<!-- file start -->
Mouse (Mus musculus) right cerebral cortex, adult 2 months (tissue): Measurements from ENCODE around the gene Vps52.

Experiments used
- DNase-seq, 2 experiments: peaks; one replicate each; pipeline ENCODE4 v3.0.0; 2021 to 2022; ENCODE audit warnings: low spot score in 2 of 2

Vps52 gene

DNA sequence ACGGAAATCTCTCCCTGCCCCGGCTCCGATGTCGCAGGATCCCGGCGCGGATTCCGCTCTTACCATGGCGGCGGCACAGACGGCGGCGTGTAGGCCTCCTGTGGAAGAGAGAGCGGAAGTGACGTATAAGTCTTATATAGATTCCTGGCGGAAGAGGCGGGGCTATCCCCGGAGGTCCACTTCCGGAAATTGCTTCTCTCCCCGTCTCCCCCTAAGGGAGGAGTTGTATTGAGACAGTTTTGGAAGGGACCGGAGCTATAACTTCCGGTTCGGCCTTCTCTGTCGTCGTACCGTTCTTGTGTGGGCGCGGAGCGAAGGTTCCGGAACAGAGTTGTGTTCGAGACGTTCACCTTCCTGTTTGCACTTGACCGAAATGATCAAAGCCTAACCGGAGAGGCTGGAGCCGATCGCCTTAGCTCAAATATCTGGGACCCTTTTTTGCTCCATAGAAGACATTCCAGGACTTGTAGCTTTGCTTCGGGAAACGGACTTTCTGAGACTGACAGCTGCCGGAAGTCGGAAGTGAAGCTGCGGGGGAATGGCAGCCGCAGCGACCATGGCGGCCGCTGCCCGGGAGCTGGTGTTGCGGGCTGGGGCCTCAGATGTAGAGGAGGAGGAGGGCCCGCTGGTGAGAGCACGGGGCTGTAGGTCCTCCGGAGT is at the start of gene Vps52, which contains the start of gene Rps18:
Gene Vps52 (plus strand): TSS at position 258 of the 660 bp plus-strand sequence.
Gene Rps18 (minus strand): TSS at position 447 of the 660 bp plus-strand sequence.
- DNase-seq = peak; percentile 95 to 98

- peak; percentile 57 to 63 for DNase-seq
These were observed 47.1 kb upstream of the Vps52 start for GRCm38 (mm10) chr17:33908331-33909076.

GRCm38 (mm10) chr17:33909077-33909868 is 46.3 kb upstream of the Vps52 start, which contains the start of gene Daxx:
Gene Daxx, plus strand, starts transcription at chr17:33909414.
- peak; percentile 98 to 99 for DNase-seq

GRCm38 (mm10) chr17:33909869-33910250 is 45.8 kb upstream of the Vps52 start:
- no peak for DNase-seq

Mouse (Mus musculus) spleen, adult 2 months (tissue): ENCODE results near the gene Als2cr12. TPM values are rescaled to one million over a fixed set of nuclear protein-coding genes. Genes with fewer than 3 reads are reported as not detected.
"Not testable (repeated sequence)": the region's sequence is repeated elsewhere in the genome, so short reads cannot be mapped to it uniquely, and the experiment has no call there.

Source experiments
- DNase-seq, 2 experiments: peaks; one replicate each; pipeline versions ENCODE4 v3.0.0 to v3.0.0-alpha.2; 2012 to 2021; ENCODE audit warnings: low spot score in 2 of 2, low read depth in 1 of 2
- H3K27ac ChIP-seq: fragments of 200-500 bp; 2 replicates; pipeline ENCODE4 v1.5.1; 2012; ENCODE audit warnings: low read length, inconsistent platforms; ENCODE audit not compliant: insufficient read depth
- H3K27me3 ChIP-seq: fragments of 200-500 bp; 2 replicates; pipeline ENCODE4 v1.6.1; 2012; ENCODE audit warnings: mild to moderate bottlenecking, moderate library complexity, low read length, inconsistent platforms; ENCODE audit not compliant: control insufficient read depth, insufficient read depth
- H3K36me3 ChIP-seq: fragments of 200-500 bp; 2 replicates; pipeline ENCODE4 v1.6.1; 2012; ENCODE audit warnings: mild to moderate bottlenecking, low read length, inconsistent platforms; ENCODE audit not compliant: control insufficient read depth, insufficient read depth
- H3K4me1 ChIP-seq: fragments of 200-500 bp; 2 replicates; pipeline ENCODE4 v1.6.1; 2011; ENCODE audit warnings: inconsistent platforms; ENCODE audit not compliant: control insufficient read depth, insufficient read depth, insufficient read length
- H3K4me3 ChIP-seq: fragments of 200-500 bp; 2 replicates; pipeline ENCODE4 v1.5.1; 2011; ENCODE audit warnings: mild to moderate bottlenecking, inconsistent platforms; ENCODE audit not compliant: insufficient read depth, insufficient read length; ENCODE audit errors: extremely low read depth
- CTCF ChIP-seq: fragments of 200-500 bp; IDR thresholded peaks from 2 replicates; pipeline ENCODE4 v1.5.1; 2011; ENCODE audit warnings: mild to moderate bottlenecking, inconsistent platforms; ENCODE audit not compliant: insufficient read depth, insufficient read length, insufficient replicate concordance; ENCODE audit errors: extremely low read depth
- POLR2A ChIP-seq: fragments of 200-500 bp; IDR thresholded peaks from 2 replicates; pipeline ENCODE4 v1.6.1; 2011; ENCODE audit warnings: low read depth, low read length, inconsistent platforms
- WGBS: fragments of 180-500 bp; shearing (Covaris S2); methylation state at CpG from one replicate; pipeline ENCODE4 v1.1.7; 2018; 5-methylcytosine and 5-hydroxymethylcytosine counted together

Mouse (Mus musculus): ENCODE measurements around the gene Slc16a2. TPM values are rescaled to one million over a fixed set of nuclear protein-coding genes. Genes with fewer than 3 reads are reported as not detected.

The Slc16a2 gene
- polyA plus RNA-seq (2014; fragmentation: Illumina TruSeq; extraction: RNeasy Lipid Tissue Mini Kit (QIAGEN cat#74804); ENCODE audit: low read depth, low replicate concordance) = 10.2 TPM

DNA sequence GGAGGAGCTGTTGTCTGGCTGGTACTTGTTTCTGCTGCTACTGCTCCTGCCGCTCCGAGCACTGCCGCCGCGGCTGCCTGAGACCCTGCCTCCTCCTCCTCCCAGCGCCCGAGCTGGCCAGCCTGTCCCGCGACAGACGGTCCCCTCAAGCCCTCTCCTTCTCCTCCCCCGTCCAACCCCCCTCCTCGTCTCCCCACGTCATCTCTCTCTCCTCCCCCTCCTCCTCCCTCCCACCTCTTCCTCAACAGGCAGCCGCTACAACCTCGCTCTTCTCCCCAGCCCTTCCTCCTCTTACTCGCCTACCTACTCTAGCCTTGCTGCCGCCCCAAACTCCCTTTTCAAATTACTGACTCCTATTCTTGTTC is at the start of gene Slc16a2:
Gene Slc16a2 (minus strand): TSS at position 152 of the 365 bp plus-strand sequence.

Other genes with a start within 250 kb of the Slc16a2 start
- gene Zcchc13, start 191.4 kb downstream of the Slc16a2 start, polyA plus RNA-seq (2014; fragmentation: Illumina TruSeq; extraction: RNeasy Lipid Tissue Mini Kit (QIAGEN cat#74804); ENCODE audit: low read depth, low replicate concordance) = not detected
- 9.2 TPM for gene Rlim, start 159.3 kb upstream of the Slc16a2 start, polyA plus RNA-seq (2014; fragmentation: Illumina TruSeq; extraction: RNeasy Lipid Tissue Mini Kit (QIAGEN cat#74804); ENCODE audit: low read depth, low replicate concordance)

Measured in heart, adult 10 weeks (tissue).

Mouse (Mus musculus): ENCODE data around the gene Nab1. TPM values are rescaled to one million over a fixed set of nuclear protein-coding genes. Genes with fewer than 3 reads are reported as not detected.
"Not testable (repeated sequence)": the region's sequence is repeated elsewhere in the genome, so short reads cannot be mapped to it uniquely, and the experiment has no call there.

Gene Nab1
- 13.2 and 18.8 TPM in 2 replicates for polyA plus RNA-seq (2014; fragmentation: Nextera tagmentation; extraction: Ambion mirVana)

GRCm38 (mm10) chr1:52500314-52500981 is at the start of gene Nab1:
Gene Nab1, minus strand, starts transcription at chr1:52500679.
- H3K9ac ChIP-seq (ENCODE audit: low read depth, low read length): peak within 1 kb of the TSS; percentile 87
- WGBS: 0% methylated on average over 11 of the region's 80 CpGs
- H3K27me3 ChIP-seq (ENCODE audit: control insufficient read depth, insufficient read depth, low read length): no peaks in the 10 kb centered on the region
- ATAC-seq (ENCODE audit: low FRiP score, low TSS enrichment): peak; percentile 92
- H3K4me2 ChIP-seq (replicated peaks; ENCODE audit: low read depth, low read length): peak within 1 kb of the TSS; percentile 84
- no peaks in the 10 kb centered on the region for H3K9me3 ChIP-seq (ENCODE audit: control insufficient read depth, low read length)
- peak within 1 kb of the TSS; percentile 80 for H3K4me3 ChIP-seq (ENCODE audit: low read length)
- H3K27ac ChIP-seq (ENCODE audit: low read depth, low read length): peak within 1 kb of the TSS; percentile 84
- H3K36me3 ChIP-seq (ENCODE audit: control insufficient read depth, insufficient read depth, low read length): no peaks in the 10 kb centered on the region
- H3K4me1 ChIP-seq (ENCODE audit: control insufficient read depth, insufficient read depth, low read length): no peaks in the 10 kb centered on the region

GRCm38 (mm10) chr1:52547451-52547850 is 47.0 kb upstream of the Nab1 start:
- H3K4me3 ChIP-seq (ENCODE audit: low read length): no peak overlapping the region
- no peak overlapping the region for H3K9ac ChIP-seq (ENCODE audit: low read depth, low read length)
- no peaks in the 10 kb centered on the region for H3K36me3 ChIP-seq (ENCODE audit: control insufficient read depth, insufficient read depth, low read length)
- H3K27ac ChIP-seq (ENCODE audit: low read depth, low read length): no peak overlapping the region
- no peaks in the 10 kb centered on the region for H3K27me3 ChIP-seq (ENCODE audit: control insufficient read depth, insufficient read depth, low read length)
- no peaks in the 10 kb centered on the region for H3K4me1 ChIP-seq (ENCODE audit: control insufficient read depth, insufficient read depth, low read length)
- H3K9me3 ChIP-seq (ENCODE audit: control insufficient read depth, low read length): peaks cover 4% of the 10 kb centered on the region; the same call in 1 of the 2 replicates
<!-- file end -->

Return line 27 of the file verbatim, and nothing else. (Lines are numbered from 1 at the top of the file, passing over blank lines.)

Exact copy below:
- WGBS: fragments of 180-500 bp; shearing (Covaris S2); methylation state at CpG from one replicate; pipeline ENCODE4 v1.1.7; 2018; 5-methylcytosine and 5-hydroxymethylcytosine counted together